Christine Doherty

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Gluten-Free & Gassy

Here are the seven most common reasons for residual bloating and gas. Keep in mind that you can have more than one of these simultaneously.

How To Tame Your Celiac-Related Chronic Inflammation

Celiac disease, like other autoimmune disorders, is a chronic inflammatory condition. In theory, chronic inflammation in celiac disease should resolve once gluten is completely eliminated. But it can take months, even years, to achieve this. Normal blood antibody levels (tissue transglutaminase IgA, tTG-IgA) are a good indication that celiac-related inflammation has settled down.

Chronic Inflammation

Inflammation is a natural part of our body’s defenses. It’s necessary for repairing damage caused by injuries ranging from insect bites and infections to toxins and burns. Classic signs of acute inflammation include heat, redness, swelling and potential loss of function in the area affected. Eventually, through a complex array of chemicals and immune cells that jump into action, acute inflammation helps repair the injury, allowing the symptoms to recede.

Digestive Enzymes

Digestive enzymes are proteins that our bodies make to break down food into their smallest nutritional blocks. Without the proper amount or type of these enzymes, a wide array of digestive symptoms can result, including gas, bloating, diarrhea, constipation and even malabsorption of vitamins and minerals.

Supplements for Celiacs

Anyone living on a restricted diet has to compensate for the lack of specific nutrients. For people with celiac disease, the added challenge is that years of nutritional malabsorption can precede their diagnosis. It often takes at least three months of taking vitamin, mineral and essential fatty acid supplements to build nutrient levels back up. Then the challenge is to maintain healthy vitamin levels. The right nutritional supplements are a vital part of recovering and living a healthy gluten-free life.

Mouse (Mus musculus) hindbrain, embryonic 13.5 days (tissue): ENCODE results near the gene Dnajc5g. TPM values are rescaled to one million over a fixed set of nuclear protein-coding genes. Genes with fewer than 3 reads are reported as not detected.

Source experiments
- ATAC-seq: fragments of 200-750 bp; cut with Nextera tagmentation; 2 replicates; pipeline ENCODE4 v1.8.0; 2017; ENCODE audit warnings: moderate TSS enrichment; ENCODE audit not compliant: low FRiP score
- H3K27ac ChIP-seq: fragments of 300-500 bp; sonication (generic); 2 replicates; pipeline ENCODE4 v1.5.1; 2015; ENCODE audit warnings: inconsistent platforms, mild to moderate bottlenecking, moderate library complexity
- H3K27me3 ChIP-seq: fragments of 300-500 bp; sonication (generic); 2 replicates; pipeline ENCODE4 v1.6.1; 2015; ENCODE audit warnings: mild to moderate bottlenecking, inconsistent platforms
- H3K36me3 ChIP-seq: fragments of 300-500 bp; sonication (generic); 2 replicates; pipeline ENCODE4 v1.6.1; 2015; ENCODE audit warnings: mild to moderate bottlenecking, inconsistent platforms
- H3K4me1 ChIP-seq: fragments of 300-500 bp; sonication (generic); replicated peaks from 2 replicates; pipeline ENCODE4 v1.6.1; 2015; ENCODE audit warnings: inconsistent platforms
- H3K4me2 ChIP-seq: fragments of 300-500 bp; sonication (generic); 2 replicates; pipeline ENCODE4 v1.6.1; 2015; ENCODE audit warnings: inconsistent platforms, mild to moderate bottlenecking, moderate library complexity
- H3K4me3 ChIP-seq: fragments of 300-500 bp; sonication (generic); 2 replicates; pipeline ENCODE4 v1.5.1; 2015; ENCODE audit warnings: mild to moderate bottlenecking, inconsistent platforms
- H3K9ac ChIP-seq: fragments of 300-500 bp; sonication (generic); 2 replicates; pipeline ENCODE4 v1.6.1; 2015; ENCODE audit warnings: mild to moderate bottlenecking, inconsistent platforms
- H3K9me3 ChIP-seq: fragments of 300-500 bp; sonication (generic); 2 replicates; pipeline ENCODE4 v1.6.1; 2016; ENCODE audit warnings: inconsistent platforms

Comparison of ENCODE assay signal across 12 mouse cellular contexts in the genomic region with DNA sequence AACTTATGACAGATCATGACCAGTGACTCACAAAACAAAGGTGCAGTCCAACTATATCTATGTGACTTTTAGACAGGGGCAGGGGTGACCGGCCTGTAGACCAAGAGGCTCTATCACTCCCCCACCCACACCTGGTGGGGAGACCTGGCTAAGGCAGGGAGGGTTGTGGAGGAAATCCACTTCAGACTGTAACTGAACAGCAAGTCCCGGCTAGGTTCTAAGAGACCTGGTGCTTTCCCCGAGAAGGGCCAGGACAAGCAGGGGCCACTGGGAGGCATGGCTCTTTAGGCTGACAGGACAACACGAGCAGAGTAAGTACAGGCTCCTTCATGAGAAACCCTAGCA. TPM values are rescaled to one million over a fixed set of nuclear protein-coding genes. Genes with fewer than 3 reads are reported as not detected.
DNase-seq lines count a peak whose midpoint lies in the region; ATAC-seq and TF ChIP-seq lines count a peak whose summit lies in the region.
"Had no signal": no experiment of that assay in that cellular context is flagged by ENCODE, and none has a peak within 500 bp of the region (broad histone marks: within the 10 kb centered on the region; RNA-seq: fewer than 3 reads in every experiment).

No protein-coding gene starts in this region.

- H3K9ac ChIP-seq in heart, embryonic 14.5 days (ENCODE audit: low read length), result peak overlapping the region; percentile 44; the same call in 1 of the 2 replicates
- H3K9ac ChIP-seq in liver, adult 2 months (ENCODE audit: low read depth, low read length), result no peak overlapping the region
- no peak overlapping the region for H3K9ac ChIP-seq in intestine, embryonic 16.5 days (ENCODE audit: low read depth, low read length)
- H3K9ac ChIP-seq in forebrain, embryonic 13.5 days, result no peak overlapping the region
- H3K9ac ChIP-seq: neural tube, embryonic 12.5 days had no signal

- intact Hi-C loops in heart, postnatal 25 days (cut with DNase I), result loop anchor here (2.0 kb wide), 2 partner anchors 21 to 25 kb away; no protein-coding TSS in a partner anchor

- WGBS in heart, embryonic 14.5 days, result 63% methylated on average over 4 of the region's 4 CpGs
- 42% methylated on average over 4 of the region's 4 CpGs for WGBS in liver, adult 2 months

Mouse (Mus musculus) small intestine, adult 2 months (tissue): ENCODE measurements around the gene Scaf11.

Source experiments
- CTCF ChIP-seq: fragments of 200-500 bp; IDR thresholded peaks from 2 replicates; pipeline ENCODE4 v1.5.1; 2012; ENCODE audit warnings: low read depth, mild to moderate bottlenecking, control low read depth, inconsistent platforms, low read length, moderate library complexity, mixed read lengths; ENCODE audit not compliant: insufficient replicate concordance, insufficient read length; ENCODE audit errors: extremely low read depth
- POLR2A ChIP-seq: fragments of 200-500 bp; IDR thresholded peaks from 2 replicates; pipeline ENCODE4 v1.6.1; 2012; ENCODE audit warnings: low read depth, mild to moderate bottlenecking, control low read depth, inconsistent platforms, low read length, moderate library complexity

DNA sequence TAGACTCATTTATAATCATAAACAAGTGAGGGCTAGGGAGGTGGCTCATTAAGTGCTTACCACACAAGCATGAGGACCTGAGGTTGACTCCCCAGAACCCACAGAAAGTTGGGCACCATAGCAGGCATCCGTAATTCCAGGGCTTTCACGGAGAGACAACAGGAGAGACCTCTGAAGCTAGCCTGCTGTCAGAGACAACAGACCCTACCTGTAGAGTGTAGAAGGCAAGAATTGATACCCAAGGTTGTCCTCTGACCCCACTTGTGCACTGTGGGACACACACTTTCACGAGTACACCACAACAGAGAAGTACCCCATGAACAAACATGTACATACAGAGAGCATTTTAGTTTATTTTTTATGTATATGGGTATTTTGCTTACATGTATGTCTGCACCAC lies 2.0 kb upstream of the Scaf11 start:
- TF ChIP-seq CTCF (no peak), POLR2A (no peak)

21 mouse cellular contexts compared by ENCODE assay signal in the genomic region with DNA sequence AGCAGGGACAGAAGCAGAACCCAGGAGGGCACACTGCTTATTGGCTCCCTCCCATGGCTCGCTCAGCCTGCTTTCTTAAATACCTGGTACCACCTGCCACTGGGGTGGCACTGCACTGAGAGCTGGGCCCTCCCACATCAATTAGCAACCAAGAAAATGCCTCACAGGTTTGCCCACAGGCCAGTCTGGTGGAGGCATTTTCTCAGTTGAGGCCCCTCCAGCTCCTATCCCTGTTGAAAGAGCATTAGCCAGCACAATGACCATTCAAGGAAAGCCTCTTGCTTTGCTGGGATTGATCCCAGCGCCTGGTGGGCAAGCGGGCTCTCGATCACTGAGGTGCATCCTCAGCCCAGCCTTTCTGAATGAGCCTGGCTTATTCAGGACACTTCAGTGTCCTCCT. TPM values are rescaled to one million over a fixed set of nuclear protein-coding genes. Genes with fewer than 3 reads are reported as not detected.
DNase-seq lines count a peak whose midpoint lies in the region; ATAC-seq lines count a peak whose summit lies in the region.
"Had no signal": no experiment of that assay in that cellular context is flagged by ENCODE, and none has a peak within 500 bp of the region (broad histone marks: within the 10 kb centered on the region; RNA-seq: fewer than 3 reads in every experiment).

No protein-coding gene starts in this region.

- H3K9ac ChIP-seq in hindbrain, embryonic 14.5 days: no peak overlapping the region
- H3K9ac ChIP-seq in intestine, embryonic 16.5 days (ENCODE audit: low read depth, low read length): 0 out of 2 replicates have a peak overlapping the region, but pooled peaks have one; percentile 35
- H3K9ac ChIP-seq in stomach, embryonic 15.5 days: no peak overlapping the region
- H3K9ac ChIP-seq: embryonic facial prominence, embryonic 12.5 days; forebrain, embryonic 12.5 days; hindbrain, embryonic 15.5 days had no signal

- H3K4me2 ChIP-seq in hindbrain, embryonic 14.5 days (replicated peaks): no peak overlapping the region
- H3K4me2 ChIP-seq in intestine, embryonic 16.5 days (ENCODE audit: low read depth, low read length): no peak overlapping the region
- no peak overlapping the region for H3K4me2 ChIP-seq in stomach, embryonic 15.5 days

Calcium

Calcium is the most abundant mineral in the human body with 99 percent found in the bones and teeth. Most Americans don’t get sufficient amounts of this vital mineral to maintain healthy bone mass, which increases their vulnerability to developing osteoporosis and bone fractures later in life. Those of us with dairy allergy or milk intolerance or with malabsorption issues related to celiac disease are at particular risk and should pay close attention to our calcium intake.

Vitamin C is for Citrus

Mom was right. We should all eat more fruit and vegetables. These foods offer vitamin C, a critical nutrient we need on a daily basis for the proper functioning of our bodies. This vitamin affects health in a big way—from cartilage and skin to the heart, immune system and even our moods.

Iron Deficiency and Celiac Disease

Iron deficiency is the most common nutritional deficiency in the world. The World Health Organization estimates that up to 700 million people suffer from lack of this important mineral. Could you be one of them? If you have celiac disease, you are at risk. (A common manifestation of celiac disease is iron-deficiency anemia.) Vegetarians are also at risk. (People on a strict vegetarian diet have a difficult time maintaining healthy iron levels because vegetable sources of iron are more difficult to absorb than animal sources.)

The Top Ten Super Foods of 2005

Choose to eat right and reap healthy rewards.

Super Macaroni and Cheese: Dairy-Free, Casein-Free

Looking for a dairy-free recipe for macaroni and cheese? This gluten-free recipe made with dairy-free "cheese" is powerfully nutritious.

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